Three IT projects that matter

Privacy, enterprise rights management and data-center automation projects are proving invaluable as companies look for new ways to protect data

While rapid-fire cost-savings and consolidation efforts typically dominate an IT executive's annual to-do list, what's getting the green light this year are multiphase projects that protect organizations from regulatory fallout and data leakage.

At the California Department of Health Care Services (DHCS), for example, increased federal mandates and heightened media attention have led to a focus on projects that prevent data loss, says Christy Quinlan, CIO at the Sacramento agency.

"I know that whatever we spend on projects to secure data would be a whole lot cheaper than having to deal with even one leak," she says.

IT executives in a cross-section of industries, including government, education and the private sector, share the sentiment. In fact, three specific project areas -- privacy, enterprise rights management and data center automation -- are all getting the go-ahead because they can enable better data protection.


Since she took office as CIO in 2005, Quinlan has had a laser-like focus on improving the systems at the DHCS, a 2007 Enterprise All-Star Award honorable mention designee. She describes herself as a doer, not a talker, and doesn't understand why implementing new technologies takes some IT teams so long. Being a doer served her well earlier this year when the U.S. Social Security Administration (SSA) notified her team that its main system, Medi-Cal, was in violation of the Health Insurance Portability and Accountability Act regulations.

The mainframe-based application lacked the ability to prove that only need-to-know personnel were gaining access to private patient information, the SSA said. More than 70,000 workers in 58 counties use Medi-Cal to access Medicare and Medicaid claims.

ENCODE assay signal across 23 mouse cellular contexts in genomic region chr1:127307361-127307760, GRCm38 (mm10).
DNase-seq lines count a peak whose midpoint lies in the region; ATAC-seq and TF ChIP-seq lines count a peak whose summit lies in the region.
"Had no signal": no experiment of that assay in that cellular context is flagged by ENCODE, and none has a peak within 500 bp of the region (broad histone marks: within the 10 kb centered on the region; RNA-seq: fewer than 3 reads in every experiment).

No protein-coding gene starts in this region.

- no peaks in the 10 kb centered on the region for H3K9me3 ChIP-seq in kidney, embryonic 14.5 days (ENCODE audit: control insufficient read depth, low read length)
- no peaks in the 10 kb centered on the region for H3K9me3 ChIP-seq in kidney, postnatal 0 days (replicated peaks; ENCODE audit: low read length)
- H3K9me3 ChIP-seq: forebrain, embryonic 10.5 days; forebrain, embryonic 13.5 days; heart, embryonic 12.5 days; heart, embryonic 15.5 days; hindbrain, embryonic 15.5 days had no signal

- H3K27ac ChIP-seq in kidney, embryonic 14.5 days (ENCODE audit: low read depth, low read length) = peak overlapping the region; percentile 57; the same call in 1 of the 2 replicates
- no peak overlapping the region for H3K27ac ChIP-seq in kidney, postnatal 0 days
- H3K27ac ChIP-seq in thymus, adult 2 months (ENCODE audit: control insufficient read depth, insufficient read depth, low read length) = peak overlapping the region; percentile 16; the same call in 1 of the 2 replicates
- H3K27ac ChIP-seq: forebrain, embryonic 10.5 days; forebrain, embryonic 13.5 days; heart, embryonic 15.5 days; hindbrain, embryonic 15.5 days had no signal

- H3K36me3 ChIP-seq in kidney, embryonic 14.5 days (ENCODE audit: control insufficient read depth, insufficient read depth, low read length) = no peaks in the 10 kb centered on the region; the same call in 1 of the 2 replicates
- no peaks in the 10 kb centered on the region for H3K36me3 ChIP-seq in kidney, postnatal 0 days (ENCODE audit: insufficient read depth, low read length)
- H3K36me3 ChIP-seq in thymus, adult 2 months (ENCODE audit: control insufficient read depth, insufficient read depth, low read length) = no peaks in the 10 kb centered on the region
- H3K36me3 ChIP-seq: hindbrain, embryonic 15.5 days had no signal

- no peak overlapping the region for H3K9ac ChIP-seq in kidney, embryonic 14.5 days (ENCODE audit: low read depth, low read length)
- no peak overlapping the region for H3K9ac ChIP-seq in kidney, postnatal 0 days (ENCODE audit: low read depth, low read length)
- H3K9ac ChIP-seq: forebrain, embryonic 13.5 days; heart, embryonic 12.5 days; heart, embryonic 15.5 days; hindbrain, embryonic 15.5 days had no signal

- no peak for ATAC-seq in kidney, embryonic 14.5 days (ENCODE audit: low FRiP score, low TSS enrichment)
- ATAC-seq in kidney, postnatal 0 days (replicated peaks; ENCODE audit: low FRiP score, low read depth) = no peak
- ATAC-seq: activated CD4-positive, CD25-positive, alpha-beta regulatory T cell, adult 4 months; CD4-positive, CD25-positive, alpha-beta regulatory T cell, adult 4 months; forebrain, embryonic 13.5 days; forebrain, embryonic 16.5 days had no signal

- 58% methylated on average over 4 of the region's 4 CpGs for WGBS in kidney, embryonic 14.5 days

To come into compliance, Quinlan needed to install role-based access privileges coupled with auditable time-stamping. "The SSA said we only had a short time to fix the problem or it was going to deny us access to its network," she says. The DHCS had no time to rewrite the Medi-Cal application code itself or to do any major system changes.

Instead, the agency opted to tack IBM's Resource Access Control Facility (RACF) onto the mainframe to manage and log role-based permissions atop the Medi-Cal system's own basic built-in privileges. Now Quinlan can set multilevel security policies based on users and the types of files they are trying to access. "This depth of tracking allows us to create a full audit trail," she says.

To avoid passing the complexity of a layered system on to users, Quinlan's team synchronized username and passwords for RACF and Medi-Cal. "They have a single point of entry and don't have to log on with separate identities," she says.

Having met the SSA's deadline, Quinlan has since returned to other privacy initiatives, including encrypting the more than 8,000 DHCS desktops and laptops in accordance with -- and in some cases ahead of -- state and federal regulations. "There's still no requirement to encrypt desktops, but why wouldn't you when you could have tremendous damage to the organization's credibility if data were lost?" she says.

Andreas Antonopoulos, senior partner at Nemertes Research, applauds organizations that are tackling privacy problems head-on. "You can easily protect against data loss with checks and balances and separation of duties," he says.

He also recommends prioritizing what data you need to retain and for how long. "The best security policy is not storing data you don't need," he says. Also, he advises IT teams to avoid using Social Security numbers and other critical data as identifiers.

In Pennsylvania, the Department of Agriculture follows right-to-know policies to make farmers feel safe providing sensitive information, says Sean Crager, CIO at the Harrisburg agency. "By having strong privacy policies, we increase enrollment in important [animal disease] awareness programs," he says.

For instance, the department encrypts sensitive information at the field level in its SQL Server database. This gives the department a two-fold advantage, Crager says: It allows the agency to be granular in the data that is secured as well as to avoid performance hits that would arise from encrypting the entire database.

Crager also ensures he stores only necessary information, offloading tasks such as credit-card processing to trusted third parties. "My goal is to keep as little personal data as possible. If we don't need it, I don't want it," he says.

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